Monhegan Museum of Art & History preserves and displays the art and history of Monhegan Island, ME. The exhibits are open to the public from June 24-September 30. Curators work year-round and are available for questions and research.
The sections of ice were floated down the canal, guided with picks toward the ice house ramp by workers. Picks had a straight point for pushing and a curved hook for pulling.
In the early days, the ice cakes were scooted along the ramp to the ice house using picks.
Later, trucks were used to hoist an elevator. The ice cake was guided onto a platform and the platform was elevated using a block and tackle pulley system attached to the front of a truck. The truck moved backward, elevated the ice on the platform, the truck moved forward to descend the platform for another load.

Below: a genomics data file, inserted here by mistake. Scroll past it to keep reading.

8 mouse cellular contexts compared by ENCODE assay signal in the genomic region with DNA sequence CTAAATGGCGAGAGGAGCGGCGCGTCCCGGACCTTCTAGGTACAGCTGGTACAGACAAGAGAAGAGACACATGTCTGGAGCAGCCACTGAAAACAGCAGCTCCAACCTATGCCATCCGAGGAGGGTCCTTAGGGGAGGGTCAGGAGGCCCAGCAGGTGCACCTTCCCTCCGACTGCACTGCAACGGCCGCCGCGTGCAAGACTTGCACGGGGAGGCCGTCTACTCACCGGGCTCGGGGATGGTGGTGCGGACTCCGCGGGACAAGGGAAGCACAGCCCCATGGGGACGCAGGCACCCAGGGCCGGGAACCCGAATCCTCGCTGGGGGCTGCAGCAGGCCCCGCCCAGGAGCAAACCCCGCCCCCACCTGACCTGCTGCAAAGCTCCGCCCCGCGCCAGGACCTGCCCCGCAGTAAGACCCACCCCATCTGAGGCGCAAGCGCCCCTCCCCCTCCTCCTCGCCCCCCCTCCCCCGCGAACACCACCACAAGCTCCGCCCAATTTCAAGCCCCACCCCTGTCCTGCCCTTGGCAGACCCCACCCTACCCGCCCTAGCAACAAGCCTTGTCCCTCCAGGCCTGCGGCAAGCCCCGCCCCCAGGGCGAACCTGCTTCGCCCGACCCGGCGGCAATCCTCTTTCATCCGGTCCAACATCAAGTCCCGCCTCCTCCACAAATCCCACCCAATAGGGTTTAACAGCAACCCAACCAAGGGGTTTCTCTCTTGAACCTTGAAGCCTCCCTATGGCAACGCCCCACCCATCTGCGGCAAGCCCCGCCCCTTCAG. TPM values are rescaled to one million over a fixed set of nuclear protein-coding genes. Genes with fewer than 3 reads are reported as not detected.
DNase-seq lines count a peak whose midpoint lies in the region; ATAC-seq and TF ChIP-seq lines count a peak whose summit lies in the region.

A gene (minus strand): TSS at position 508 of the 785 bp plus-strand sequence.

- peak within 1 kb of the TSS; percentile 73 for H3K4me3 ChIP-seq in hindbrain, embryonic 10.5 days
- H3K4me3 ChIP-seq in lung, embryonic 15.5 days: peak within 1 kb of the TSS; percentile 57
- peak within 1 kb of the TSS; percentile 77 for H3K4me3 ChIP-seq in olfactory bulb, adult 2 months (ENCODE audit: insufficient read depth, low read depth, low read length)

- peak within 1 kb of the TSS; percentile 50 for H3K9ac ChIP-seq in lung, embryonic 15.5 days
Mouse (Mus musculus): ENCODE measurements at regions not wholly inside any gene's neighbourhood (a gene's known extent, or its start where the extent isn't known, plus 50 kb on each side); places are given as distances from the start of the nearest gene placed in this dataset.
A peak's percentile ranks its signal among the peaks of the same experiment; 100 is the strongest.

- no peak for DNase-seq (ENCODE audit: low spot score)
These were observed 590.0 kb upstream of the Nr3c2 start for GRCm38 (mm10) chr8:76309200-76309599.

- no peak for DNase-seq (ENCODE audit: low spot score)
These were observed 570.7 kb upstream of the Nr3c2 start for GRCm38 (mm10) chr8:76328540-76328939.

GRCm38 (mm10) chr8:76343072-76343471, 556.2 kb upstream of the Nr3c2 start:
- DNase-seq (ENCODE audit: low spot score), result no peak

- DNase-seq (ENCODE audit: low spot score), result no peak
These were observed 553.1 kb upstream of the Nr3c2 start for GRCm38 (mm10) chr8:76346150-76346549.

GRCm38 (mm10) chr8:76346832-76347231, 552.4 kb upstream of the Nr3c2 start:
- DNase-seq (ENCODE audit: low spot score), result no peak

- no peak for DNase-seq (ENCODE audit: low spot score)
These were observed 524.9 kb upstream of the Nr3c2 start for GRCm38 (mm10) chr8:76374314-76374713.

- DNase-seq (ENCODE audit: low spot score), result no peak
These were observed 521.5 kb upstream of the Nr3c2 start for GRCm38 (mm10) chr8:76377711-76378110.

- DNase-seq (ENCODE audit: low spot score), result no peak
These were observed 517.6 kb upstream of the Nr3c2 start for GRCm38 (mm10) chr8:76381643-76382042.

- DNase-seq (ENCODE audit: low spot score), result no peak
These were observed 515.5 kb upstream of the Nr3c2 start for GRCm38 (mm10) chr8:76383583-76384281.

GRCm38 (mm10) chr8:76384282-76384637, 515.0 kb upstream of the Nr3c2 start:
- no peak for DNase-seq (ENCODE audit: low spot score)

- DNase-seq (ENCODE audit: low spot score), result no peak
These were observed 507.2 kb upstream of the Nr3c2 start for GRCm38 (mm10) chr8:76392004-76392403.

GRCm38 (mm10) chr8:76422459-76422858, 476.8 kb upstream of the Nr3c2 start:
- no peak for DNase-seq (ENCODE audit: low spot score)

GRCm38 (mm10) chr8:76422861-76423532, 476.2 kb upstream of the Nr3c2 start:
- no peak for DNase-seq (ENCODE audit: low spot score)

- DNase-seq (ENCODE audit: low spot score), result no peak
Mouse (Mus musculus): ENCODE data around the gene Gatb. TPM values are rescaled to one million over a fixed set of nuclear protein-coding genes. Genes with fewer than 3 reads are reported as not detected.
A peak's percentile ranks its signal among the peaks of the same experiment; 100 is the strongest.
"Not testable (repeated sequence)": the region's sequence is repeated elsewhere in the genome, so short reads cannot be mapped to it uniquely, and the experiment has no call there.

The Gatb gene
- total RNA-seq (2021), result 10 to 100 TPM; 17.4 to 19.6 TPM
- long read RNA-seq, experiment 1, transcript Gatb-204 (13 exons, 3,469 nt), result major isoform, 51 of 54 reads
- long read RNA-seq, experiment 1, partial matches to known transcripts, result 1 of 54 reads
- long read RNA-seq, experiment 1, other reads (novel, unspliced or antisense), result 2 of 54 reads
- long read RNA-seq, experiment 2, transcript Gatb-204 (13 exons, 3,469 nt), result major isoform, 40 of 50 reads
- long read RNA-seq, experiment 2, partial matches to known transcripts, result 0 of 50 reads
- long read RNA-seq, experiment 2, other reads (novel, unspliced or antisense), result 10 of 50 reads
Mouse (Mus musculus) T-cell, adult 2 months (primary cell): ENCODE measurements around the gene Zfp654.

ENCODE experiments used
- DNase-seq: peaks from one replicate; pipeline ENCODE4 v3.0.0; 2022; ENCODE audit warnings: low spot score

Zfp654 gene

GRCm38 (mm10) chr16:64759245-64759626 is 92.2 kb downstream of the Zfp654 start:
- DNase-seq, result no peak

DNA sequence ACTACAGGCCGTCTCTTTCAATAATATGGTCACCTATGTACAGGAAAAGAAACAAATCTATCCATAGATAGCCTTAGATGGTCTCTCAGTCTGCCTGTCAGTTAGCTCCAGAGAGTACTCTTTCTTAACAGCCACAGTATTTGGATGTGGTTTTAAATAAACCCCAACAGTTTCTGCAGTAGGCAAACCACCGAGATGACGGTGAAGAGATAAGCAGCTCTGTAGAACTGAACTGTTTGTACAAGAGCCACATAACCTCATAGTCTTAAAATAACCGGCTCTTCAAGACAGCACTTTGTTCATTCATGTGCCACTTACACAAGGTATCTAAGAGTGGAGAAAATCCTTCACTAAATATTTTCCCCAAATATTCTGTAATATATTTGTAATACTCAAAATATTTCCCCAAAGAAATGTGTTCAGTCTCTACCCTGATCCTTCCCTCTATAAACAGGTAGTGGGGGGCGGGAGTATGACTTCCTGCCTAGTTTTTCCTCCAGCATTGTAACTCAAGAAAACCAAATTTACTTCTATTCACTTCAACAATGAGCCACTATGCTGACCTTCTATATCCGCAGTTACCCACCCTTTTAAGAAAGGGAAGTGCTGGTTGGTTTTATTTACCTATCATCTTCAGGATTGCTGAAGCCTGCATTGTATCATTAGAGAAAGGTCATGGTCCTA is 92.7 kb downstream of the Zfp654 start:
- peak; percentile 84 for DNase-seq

The ice slid with the aid of gravity down the ice chute and into the ice house.
Once inside, two or three men quickly guided the ice into place using ice picks. The men inside needed to be quick on their toes and alert so as not to get injured by a 150-pound block of ice flying at them. They used grippers attached to the boots to keep from slipping on the ice. The ice was layered all the way to the top of the building with nothing in between the layers. Once the ice house was full, 2-3 feet of sawdust was added on top and side to insulate it, keeping the ice from thawing through the hottest summer days.